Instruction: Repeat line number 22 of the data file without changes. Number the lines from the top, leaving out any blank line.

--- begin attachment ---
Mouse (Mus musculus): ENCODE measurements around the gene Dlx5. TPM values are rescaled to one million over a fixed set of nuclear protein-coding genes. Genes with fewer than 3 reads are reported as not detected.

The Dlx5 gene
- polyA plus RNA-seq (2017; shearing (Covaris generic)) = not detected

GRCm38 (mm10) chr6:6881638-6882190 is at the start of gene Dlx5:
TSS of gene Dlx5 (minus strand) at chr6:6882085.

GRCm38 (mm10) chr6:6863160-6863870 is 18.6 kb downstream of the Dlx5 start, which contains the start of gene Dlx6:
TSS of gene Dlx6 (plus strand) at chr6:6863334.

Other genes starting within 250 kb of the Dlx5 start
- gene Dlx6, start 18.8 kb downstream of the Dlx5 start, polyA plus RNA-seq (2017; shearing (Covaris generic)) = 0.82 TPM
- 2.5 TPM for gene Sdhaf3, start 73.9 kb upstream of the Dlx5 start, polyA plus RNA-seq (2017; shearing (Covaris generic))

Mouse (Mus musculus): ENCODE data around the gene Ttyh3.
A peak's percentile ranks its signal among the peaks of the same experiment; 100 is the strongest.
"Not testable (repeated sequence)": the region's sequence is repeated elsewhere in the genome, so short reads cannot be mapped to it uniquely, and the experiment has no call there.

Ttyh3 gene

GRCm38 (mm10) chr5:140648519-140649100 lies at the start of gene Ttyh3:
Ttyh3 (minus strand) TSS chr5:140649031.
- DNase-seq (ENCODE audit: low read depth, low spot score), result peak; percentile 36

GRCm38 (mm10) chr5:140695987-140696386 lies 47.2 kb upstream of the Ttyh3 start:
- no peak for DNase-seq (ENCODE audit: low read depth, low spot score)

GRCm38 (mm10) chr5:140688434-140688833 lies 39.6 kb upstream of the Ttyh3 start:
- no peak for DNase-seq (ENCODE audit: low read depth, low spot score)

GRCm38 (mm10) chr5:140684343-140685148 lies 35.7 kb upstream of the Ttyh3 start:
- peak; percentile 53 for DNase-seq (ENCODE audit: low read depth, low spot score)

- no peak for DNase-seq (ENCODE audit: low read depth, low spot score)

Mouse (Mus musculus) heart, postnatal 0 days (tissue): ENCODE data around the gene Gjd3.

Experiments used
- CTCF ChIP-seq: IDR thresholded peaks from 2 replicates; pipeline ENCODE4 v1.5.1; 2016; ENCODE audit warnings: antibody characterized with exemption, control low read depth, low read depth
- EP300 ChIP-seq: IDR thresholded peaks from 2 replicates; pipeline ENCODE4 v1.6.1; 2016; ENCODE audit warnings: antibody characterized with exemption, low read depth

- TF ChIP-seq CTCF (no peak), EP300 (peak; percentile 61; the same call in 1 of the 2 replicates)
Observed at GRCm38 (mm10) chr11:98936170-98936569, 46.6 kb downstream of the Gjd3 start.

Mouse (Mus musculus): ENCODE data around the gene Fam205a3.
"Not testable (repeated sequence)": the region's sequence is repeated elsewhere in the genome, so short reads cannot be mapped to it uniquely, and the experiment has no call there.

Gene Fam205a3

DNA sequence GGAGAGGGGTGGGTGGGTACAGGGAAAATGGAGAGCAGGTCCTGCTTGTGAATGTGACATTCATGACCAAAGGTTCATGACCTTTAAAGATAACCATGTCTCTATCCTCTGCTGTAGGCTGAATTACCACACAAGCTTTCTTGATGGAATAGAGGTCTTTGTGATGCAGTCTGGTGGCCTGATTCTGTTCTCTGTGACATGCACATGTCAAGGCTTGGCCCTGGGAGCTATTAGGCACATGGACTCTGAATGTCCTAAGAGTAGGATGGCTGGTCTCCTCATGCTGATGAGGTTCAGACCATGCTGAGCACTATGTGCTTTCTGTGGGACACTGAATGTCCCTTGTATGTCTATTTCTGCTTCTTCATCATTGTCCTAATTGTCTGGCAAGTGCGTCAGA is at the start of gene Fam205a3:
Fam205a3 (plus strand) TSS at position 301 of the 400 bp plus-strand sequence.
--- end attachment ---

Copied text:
GRCm38 (mm10) chr5:140684343-140685148 lies 35.7 kb upstream of the Ttyh3 start: